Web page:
Don't kid yourself - stack ranking and forcing a distribution in performance management is the easy way out. It's much harder to create a culture where managers are expected to have coaching conversations with depth, to take the time to really dig into what good vs. great performance looks like in any area or overall.
Vanity Fair's pointing to stacked ranking as a "company" performance problem at Microsoft. Here's a clip from the article on problems in Redmond:
"Eichenwald’s conversations reveal that a management system known as “stack ranking”—a program that forces every unit to declare a certain percentage of employees as top performers, good performers, average, and poor—effectively crippled Microsoft’s ability to innovate. “Every current and former Microsoft employee I interviewed—every one—cited stack ranking as the most destructive process inside of Microsoft, something that drove out untold numbers of employees,” Eichenwald writes.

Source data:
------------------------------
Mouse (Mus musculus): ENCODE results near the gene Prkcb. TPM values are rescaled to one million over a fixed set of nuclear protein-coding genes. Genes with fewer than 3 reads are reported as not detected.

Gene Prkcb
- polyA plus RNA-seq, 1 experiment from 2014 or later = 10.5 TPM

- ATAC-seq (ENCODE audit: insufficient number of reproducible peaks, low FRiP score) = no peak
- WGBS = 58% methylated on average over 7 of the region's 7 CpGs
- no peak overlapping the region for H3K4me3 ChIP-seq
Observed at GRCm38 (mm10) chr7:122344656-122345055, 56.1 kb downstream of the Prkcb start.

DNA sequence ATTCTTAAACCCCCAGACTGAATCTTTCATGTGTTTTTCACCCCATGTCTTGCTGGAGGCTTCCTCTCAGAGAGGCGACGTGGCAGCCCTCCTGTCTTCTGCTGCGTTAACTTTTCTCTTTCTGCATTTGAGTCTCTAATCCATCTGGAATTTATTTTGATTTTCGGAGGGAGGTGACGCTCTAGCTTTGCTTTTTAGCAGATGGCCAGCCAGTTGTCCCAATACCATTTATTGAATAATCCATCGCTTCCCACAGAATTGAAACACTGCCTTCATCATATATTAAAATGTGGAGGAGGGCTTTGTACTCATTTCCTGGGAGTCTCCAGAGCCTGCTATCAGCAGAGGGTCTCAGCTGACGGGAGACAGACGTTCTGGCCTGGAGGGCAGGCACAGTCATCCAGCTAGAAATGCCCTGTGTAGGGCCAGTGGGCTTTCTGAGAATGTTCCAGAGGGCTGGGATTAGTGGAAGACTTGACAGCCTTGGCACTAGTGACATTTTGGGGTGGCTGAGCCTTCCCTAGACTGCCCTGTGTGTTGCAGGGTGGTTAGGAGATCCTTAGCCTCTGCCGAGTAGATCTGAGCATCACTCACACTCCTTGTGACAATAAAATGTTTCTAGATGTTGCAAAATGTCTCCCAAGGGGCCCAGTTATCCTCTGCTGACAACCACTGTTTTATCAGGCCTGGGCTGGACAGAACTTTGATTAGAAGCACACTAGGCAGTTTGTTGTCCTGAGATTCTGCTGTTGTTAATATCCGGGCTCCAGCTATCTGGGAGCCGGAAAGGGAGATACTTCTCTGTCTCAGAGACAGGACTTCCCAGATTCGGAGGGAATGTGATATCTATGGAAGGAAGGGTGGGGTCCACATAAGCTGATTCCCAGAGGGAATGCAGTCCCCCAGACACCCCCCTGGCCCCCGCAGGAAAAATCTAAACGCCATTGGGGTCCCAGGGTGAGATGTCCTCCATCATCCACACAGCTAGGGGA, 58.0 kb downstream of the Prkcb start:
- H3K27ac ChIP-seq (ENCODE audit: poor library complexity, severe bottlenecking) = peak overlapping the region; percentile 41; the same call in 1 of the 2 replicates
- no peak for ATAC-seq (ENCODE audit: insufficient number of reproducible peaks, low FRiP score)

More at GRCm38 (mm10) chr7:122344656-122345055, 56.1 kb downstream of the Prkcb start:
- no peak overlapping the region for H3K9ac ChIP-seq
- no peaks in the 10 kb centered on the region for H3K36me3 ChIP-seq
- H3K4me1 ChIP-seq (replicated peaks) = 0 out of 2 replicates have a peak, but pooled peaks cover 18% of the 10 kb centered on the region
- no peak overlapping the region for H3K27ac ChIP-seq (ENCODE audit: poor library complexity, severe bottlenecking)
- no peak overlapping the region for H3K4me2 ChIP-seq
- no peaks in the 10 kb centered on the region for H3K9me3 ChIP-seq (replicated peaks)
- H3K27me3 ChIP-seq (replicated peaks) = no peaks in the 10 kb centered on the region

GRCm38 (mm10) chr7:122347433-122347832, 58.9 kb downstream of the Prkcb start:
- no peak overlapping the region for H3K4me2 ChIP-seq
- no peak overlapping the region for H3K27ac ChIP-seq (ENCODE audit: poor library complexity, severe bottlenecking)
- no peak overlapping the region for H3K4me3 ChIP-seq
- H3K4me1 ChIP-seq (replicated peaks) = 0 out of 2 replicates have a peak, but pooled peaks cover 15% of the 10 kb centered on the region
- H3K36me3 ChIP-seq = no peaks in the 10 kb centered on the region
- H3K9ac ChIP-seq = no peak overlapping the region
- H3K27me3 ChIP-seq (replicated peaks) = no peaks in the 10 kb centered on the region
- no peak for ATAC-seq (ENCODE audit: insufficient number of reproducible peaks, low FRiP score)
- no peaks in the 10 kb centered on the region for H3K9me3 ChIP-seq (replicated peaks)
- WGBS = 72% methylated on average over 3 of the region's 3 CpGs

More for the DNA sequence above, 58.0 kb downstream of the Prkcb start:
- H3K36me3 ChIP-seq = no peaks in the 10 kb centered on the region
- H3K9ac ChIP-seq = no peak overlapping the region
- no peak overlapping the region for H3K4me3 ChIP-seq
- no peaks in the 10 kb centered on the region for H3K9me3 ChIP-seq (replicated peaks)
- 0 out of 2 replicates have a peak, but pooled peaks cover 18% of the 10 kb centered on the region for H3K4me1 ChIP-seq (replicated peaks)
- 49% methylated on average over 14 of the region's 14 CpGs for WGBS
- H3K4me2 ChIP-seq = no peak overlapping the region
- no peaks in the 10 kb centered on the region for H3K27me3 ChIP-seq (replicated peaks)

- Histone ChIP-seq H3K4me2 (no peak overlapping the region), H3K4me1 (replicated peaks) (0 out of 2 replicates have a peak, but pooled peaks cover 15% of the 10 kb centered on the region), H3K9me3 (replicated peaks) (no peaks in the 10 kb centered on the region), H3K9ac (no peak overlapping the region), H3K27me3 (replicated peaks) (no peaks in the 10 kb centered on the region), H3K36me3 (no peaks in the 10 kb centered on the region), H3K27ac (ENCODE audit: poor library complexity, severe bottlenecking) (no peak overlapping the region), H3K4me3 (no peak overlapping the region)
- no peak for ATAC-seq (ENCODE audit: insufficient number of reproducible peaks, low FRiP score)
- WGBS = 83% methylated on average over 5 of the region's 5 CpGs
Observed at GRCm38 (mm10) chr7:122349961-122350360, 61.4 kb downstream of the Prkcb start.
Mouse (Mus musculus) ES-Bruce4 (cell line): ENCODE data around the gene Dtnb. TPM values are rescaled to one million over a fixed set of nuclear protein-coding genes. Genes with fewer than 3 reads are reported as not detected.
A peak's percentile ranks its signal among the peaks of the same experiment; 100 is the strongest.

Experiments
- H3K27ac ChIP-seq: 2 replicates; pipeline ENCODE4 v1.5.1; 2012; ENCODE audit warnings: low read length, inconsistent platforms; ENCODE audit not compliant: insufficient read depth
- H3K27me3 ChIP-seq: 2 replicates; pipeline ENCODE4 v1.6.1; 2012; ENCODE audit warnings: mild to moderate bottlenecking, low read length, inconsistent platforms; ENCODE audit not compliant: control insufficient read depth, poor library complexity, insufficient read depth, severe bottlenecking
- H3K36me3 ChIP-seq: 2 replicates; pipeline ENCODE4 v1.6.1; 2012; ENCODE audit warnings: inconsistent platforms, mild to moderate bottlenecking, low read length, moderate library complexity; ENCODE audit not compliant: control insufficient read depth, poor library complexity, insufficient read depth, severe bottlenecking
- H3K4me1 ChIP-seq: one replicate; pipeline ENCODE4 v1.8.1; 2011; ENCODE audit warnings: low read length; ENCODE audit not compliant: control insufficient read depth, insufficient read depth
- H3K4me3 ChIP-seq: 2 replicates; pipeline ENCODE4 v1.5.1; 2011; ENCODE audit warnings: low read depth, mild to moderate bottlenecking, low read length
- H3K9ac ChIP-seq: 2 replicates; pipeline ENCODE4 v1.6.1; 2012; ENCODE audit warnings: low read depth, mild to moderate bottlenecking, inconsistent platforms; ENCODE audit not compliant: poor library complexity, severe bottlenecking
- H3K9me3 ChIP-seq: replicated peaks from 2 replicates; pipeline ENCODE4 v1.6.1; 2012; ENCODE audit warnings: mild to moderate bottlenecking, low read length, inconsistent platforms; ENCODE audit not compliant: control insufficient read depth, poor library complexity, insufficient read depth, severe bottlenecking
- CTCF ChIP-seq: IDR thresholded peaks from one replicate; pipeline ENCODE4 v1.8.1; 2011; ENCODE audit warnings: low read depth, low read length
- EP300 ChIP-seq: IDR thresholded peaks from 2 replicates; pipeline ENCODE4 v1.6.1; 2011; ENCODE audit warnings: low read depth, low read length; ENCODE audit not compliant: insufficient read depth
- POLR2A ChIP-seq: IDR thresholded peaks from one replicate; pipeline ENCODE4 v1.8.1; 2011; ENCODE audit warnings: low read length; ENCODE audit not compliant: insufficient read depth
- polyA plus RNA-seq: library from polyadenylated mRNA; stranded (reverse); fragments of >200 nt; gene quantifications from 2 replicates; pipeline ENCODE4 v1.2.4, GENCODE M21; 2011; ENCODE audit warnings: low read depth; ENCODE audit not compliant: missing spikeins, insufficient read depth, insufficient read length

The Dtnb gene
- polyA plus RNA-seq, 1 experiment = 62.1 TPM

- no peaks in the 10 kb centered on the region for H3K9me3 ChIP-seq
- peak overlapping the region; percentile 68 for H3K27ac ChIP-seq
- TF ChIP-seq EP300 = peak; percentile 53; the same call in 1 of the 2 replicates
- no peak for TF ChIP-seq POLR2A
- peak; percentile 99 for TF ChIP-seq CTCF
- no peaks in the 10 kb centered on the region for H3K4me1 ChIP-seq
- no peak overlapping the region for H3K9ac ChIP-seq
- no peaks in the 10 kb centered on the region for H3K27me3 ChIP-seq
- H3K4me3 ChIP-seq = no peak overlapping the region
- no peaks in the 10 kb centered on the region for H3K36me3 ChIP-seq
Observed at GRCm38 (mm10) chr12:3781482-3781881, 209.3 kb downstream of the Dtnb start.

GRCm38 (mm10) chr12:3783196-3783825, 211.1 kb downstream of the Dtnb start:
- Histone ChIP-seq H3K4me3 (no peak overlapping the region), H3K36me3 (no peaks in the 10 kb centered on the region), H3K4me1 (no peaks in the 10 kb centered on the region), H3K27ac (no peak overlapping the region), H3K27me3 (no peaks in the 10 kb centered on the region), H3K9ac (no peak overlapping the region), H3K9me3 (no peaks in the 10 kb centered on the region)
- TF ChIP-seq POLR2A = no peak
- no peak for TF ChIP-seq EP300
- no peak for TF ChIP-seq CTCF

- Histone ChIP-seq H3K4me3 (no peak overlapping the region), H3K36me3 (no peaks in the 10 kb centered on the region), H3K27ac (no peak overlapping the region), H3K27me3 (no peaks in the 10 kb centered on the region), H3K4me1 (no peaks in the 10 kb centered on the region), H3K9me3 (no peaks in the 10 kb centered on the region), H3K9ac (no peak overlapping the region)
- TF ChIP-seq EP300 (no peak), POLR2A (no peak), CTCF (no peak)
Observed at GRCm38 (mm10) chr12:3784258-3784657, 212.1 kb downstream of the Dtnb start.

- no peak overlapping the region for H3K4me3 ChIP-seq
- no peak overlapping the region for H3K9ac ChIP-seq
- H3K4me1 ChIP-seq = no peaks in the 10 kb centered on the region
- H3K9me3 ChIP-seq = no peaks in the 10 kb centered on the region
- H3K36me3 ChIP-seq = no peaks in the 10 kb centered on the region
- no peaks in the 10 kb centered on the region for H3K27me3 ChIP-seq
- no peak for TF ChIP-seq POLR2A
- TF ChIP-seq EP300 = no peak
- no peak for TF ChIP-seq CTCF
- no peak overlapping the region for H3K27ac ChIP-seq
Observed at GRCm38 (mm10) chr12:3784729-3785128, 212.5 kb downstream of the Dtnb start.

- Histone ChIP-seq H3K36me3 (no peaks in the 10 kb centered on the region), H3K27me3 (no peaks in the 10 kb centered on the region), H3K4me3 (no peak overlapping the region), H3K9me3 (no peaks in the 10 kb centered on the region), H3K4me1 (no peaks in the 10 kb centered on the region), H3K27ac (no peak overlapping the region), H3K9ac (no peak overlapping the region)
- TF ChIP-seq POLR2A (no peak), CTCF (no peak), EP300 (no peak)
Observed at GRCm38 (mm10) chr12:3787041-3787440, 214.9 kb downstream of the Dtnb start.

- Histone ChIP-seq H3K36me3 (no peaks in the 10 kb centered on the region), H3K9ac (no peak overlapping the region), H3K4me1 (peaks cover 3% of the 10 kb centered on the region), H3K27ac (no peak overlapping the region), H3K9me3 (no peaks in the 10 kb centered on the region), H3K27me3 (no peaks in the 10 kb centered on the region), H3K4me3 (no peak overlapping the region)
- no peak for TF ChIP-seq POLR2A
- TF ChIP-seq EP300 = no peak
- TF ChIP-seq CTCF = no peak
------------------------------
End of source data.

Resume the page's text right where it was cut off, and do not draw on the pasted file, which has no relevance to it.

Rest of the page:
“If you were on a team of 10 people, you walked in the first day knowing that, no matter how good everyone was, 2 people were going to get a great review, 7 were going to get mediocre reviews, and 1 was going to get a terrible review,” says a former software developer. “It leads to employees focusing on competing with each other rather than competing with other companies.”
The problem with that isn't so much managing non-performers out, it's the concept that the 7 in the middle see a couple of rockstars in their group and inherently know that there's no way they can get to the top ranking.
Managers assume that too. So why should they coach hard about what it takes to get to that top level if they can't give them the rating and the rewards to go with it?
It's much harder to start at zero with each employee and coach hard for innovation, discretinary effort and growth in performance. That's why so few companies try.